He had taken the finished components to Old Warden where the pieces were displayed, laid out on a coffee table, but that was as far as it got. Some while after his death his widow passed on the engine parts to John, who considered finishing it, but had reservations over Gerald’s vehement wish not to have a third party working on it.

Some four or five years passed until early in 2006, when a conversation with a colleague persuaded John to complete the project. The drawings had long since gone, but in assisting the new owner of the Buzzard that was sold at Gildings in 2005 to get it running again, John was able to measure up the various components and make new drawings of the missing parts. Gerald had machined the crankcase, cylinders, heads, pistons, master rod and crankshaft, plus a few gears, sufficient to loosely assemble the engine. The remaining 282 parts, including reverse engineering of the fuel and ignition system had to be produced by John, and he began this task in October 2006. Conscious of Gerald’s thoughts about the engine, John had the push rod tubes, rocker covers and mounting ring beautifully anodised in a deep red and called the finished engine the ‘Red Kite’ so maintaining the origins, but reflecting his own substantial input. Looking at the quality of the engineering and detail finish of the engine on show, Gerald need not have had any reservations about John Scott-Scott completing the project.

On 22nd January 08 a starter was applied to the motor for the very first time, after two 'chuffs' it started and ran. When discussing this amazing piece of 'reverse engineering' with John, he revealed that this was not the only engine of Gerald's that he had rebuilt, kindly providing the photo's and text for this second engine, the Seagull.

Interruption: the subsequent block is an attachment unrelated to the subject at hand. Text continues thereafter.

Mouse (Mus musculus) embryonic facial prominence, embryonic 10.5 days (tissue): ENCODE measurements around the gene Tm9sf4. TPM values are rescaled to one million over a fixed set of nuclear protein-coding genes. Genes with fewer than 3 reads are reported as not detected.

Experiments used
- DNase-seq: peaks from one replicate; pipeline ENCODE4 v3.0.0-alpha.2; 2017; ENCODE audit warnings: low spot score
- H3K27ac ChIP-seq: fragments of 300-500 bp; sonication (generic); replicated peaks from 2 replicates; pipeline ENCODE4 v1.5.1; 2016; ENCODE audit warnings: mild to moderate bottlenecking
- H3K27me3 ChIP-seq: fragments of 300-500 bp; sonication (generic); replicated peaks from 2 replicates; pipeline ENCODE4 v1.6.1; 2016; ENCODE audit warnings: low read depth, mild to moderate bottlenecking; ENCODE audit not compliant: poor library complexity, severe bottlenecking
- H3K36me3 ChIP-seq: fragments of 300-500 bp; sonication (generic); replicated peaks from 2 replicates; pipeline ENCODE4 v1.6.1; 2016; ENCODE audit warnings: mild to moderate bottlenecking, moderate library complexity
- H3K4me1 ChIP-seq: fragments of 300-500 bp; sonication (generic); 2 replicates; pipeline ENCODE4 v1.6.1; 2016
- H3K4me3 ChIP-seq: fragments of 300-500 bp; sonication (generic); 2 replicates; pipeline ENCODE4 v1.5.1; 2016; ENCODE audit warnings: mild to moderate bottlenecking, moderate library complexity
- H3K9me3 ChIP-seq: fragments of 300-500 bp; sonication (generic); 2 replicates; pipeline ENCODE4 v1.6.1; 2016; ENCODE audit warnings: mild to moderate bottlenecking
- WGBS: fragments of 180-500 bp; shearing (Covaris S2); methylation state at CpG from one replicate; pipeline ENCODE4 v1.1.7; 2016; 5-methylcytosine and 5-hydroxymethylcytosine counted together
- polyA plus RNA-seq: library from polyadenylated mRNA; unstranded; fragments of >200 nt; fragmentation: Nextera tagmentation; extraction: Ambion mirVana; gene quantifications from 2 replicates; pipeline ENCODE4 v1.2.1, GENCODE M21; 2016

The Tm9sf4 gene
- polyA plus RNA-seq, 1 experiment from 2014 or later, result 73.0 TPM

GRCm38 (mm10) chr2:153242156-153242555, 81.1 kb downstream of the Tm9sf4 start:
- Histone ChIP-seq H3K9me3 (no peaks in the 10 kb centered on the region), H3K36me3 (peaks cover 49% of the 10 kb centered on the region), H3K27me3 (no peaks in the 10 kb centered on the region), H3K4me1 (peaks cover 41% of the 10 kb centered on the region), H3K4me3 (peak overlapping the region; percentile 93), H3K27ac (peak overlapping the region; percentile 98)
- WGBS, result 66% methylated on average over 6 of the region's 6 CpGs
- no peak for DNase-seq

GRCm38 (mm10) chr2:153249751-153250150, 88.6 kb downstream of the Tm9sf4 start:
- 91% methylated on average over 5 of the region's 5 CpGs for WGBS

This was a 12cc water-cooled 4 stroke engine based on one cylinder unit of Gerald's later radials, originally intended to be the subject of a series of articles for 'Engineering in Miniature', for readers to build at home from bar-stock. When Gerald moved house this engine was in bits in two meat trays.

He never got round to reassembling it, by which time some parts had been lost. John therefore, with his widow's permission, undertook a complete rebuild, machining new parts where required. Having completed the rebuild John added that "We tested this in Gerald's garage, it ran smoothly but when we tried it with a 'rope' type dynamometer it was not very powerful. However, it would have sufficed for use in displacement hulls."

It is now complete, and was for some time exhibited at 'The Fosse'. When that exhibition was removed, the family gave John the engine as a keepsake".  

©copyright J Scott-Scott2006 Thanks to the late John Scott-Scott for providing the story of these projects and for additional photographs.

Gerald Smith, gallery of discoveries.

Wizard car engine with box and instruction sheet from Miles Patience

Redwing in a Pioneer 2A chassis by the late Roger Howe Battered Magpie rebuilt after a crash
Wizard from John Featonby From Ken Smith comes this Lapwing build for horizontal mounting in a car, no lugs.